What’s been happening?

Pound Sterling – UK Markets

With no major data coming out of the UK yesterday, market attention was again focussed on Eurozone developments.

The European Union has voiced increasing frustration over a lack of progress in key areas of the Brexit negotiations, raising further fears of a bad deal or no-deal for the UK if no mutually satisfying arrangement is reached. However, there was some support for the British Pound as a rebound by oil stocks yesterday helped Britain’s blue-chip index recover from a global sell-off triggered by the political crisis in Italy and new fears of a trade war between the US and China. The UK’s FTSE 100 ended up 0.75% yesterday after concluding the previous session at its lowest level in nearly three weeks. The two oil majors British Petroleum and Royal Dutch Shell rose by more than 2% as oil prices soared to $76 a barrel. 

After falling as low as 1.3205 earlier this week, Sterling managed to jump back up above 1.3346 against the US Dollar this morning ahead of Federal Reserve’s inflation forecast, which is expected to decelerate to 1.8% in April. 

US Dollar – US Markets

The first quarter US GDP revised to 2.2%, below the 2.3% growth expectation according to the report presented by the Commerce Department yesterday. US economic growth is thought to have slowed slightly more than initially expected amid downward revisions to the inventory investment and consumer spending, however income tax cuts are anticipated to boost the US economic activity this year.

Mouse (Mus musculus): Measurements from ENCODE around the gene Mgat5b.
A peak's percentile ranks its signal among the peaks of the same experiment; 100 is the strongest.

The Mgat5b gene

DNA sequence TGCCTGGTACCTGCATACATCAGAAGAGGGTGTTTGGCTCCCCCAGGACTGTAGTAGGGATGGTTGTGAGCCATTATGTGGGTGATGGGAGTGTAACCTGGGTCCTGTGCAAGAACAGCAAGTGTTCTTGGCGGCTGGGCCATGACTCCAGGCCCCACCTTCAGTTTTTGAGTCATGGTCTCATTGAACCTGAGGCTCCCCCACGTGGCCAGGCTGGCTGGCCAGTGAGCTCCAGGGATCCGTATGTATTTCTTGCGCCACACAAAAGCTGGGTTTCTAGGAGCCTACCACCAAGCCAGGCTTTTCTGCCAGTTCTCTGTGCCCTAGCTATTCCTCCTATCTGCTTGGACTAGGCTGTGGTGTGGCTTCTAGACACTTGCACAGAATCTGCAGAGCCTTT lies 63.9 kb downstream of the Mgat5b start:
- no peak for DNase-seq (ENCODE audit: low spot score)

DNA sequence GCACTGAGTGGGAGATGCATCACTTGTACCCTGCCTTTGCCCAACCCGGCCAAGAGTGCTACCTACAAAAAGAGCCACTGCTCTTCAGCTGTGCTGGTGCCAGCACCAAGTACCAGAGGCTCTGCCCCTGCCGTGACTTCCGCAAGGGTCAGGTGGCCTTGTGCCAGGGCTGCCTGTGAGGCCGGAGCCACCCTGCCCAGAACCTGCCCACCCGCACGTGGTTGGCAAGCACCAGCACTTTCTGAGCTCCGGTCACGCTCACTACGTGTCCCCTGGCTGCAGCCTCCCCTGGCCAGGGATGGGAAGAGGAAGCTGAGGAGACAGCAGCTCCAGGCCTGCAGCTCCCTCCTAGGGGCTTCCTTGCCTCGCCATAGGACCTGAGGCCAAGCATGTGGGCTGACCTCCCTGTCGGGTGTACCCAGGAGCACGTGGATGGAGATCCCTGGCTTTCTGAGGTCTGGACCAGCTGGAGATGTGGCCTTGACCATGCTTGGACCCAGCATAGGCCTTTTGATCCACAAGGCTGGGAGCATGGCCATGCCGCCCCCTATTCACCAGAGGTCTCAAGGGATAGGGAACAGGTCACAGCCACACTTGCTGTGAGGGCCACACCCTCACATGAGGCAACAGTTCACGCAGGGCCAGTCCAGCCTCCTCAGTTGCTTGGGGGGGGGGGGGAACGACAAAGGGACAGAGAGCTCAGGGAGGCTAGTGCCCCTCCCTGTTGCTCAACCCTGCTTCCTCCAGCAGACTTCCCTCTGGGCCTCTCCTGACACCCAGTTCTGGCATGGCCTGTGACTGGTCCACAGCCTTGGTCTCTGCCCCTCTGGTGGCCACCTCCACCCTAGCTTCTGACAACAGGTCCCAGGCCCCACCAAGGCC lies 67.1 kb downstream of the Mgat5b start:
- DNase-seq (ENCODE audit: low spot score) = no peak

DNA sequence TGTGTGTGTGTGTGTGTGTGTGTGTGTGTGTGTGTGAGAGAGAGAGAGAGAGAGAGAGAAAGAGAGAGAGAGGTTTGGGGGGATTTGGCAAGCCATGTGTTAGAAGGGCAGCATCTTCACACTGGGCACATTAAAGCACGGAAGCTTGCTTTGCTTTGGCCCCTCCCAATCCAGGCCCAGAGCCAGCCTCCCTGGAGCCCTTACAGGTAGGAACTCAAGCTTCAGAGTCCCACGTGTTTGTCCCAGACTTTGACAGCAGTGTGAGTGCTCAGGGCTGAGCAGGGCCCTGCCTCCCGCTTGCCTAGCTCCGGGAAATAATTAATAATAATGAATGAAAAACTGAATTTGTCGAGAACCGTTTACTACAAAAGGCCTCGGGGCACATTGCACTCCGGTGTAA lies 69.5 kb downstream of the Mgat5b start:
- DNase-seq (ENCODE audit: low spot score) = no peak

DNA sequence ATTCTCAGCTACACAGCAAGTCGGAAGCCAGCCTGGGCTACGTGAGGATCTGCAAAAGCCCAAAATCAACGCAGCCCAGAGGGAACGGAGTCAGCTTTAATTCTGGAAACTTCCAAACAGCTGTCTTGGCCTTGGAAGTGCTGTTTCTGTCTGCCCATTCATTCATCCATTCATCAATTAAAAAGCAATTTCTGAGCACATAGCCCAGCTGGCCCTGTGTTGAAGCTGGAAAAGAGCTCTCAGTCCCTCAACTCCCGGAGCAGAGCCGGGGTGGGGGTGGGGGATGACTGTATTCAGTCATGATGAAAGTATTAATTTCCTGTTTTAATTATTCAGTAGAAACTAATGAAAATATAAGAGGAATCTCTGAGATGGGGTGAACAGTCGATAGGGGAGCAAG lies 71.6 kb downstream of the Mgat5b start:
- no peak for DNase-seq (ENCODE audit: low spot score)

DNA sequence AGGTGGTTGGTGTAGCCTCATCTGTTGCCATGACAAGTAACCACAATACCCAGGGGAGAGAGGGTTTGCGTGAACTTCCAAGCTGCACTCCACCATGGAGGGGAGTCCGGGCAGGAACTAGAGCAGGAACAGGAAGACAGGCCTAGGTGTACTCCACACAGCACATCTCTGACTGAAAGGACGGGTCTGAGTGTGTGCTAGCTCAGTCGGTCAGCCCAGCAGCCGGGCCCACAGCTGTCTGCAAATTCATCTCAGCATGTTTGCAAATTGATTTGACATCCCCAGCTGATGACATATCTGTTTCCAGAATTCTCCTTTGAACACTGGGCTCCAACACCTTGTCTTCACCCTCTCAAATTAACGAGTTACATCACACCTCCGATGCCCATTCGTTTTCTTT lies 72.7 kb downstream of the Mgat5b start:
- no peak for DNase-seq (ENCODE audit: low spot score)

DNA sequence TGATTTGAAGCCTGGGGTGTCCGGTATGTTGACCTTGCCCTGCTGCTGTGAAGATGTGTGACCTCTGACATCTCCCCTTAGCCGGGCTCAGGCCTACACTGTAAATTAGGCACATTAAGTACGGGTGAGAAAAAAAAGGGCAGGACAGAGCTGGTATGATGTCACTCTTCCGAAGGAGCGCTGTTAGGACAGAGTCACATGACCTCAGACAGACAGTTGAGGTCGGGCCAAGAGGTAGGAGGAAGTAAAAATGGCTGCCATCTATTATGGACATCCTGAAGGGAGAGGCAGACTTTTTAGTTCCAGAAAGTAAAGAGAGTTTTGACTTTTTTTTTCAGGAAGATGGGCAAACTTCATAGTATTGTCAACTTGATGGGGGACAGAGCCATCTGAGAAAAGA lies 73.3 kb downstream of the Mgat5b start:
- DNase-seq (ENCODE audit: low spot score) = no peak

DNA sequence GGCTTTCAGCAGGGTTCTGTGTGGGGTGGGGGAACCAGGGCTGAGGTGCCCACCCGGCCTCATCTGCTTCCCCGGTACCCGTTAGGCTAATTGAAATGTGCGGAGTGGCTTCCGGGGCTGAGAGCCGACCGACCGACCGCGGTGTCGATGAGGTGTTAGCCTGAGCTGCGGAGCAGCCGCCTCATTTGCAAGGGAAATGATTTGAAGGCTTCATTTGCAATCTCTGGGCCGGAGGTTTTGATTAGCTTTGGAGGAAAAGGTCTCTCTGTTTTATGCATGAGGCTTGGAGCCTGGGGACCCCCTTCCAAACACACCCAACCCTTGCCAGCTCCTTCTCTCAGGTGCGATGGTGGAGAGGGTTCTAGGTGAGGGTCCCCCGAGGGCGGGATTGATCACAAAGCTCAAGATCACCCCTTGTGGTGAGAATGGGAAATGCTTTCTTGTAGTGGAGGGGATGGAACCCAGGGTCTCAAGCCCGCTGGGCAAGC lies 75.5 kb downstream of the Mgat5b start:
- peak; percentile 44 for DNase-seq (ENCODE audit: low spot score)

The Federal Reserve’s “Beige Book”, which is a summary of contacts with businesses in its 12 regional districts, yesterday revealed a positive outlook for the second quarter. US factories ramped up production in late April and early May despite the risk of a global trade war, the Fed Reserve reported. The US central bank pointed to a strong output in heavy machinery, fabricated metals and electronics equipment. "Manufacturing shifted into higher gear," the Fed said in its latest report.

Euro – European Markets

With the Eurozone going through turmoil due to the political situation in Italy and its May economic sentiment dipping marginally to 112.5 from 112.7, some positive key data coming out of Germany yesterday was welcomed by the Euro markets. The German inflation index was stronger than expected with the year on year rate at 2.2% from 1.6%, this was the fastest pace since February 2017. Energy prices were the significant factor, although the services sector rate increased to 1.9% from 1.6%. “This data supports the European Central Bank’s path to cautiously exit its unconventional monetary policy,” said the KfW bank economist Joerg Zeuner.

The Euro is trading up 0.45% at around 1.1715 against the US Dollar today, as the Italian political parties opted to form a government rather than hold an election. This has eased fears of new Italian elections becoming an anti-Euro vote. The Eurozone inflation rose to 1.9% in May, just below the 2% inflation target by the European Central Bank. At the same time, the Eurozone unemployment rate dropped to 8.5% in April.

What’s coming up? 

UK: No major data coming out of the UK today. Markets will be focusing on the UK’s Markit Manufacturing PMI for the month of May, which will be released tomorrow morning. 

US: Markets will be looking at the Personal Spending figure for the month of April coming out tomorrow afternoon, followed by the Core Personal Consumption Expenditure data (a high reading is bullish for the USD, while a low reading is bearish). 

EU: Markets will continue to follow the political situation in Italy. The Manufacturing Purchasing Managers Index (PMI) will be released by the Markit Economics tomorrow morning. The manufacturing PMI is an important indicator of business conditions and the overall economic condition in the Euro Zone.